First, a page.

Establishing a history of theaters in this district, the Braswell Theater introduced its ornate interior toDemopolis on October 23, 1902, with a performance ofthe melodrama Unorna. Built by Frederick Henry Braswell in galleries above his hardware store on Strawberry Avenue, the theater provided a local stage for operas, plays and minstrel shows into the 1920s. A popular silent screen star from Alabama, Henry B. Walthall, appeared live in the drama Taken In at the Braswell on April 15, 1921. The Elks Theater, the city's first "picture show," opened October 1, 1915, in the building with a front palladium window constructed by John Cox Webb, Jr., on the corner of Strawberry and Washington Streets. Braswell Theater partners Harry Simon and Tom Nonnenmacher acquired the Elks and gave it a new name, the Si-Non, for a February 1, 1916, opening.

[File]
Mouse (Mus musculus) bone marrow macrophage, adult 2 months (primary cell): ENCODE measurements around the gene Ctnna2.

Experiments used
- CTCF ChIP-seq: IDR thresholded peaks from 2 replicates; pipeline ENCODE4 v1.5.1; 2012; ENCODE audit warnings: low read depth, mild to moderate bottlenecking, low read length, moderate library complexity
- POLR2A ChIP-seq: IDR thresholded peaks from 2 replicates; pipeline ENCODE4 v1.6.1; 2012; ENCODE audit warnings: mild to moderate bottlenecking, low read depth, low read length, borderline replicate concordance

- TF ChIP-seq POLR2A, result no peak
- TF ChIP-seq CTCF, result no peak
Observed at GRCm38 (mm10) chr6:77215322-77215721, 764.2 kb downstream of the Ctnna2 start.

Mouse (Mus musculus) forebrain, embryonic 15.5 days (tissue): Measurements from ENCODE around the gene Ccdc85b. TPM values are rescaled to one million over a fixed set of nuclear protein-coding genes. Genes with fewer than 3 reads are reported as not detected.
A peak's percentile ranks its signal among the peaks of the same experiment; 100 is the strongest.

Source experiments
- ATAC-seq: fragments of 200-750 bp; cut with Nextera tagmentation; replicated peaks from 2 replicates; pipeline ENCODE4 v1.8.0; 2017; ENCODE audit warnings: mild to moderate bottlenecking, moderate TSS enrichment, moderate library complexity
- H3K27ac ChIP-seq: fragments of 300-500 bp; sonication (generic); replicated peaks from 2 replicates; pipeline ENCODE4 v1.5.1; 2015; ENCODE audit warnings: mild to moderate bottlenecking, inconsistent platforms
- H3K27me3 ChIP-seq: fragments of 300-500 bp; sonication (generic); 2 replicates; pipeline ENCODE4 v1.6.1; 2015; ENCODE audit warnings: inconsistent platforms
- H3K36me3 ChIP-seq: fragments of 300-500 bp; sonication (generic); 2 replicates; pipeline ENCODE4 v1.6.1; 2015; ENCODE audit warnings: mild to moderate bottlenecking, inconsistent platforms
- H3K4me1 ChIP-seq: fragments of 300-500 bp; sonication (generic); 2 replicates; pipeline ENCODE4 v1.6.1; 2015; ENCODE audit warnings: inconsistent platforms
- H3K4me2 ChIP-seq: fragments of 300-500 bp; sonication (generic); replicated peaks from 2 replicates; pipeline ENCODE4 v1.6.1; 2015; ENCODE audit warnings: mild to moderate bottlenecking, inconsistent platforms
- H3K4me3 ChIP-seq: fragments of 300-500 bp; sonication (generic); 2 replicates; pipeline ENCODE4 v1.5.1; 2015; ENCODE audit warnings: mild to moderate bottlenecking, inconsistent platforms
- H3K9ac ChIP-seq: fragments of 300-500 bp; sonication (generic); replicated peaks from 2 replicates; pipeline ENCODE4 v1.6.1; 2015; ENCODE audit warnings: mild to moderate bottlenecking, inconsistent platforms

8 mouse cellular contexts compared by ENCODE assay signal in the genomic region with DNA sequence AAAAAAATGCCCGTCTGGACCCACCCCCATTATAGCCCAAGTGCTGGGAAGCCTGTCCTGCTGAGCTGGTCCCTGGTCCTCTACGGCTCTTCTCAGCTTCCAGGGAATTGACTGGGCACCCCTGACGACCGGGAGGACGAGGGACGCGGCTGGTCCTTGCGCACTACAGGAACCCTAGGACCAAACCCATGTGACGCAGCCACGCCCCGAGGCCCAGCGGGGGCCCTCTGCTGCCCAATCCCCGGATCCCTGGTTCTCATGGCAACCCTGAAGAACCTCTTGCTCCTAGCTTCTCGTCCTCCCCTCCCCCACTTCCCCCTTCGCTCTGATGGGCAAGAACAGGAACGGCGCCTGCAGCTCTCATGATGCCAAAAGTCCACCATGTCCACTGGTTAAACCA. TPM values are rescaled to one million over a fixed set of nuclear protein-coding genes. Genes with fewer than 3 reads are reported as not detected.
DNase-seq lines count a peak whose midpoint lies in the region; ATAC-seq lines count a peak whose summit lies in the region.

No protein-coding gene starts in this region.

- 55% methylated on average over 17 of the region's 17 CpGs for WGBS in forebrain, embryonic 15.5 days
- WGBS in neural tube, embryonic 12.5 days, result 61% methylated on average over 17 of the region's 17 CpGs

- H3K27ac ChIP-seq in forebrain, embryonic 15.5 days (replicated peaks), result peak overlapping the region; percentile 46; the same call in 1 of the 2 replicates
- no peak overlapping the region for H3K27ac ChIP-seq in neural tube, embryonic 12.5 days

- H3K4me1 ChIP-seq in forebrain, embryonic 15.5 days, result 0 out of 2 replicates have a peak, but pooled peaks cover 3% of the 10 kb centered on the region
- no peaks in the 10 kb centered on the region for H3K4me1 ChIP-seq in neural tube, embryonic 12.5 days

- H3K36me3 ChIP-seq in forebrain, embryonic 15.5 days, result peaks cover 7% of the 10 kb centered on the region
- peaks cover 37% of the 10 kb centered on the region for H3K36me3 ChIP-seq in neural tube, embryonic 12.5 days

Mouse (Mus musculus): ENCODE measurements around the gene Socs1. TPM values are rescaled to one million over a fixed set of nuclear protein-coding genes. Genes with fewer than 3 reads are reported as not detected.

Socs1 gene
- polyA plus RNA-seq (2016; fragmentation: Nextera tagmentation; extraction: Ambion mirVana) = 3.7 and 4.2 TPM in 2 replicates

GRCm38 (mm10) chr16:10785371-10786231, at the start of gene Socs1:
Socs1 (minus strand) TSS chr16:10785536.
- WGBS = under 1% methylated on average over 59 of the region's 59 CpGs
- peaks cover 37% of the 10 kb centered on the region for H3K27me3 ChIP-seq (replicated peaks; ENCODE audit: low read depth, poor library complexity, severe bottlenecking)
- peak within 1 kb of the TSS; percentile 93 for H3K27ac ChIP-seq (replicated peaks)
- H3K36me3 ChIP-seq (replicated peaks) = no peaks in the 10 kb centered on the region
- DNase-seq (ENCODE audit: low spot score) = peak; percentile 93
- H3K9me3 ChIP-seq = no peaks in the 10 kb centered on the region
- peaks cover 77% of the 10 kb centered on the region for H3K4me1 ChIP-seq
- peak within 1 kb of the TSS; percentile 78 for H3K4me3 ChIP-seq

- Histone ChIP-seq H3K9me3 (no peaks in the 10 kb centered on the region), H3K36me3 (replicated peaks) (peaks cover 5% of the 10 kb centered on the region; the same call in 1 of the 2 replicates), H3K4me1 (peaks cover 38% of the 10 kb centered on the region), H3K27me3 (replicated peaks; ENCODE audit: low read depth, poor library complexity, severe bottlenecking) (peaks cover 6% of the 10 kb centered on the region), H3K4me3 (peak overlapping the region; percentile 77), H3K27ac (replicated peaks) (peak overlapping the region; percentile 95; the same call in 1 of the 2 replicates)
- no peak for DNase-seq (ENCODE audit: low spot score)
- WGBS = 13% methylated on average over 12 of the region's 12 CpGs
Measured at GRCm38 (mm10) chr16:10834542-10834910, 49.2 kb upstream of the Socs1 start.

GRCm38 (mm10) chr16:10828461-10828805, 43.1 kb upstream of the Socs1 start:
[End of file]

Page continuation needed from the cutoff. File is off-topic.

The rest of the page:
The Si-Non Theater featured silent motion picturesand personal appearance by celebrities until 1929when it began a regular schedule of "talkies,"Famous boxer Jack Dempsey and escape artist HarryHoudini appeared at the Si-Non. After a managementchange in January, 1931, the Si-Non operatedas the Lido Theater for its final four years. OnSeptember 14, 1935, the Marengo Theater at the intersection of Washington and Cedar celebrated its grand opening as the city's exclusive showplacefor movies. A capacity crowd enjoyed the pictureTwo for Tonight, but a phone call from Hollywood star Jean Harlow to Mayor N.C. Floyd proved to be the evening's highlight. Originally operated byan Atlanta company, the Marengo was subsequentlypurchased in 1940 by Henry W. Webb, its firstlocal owner.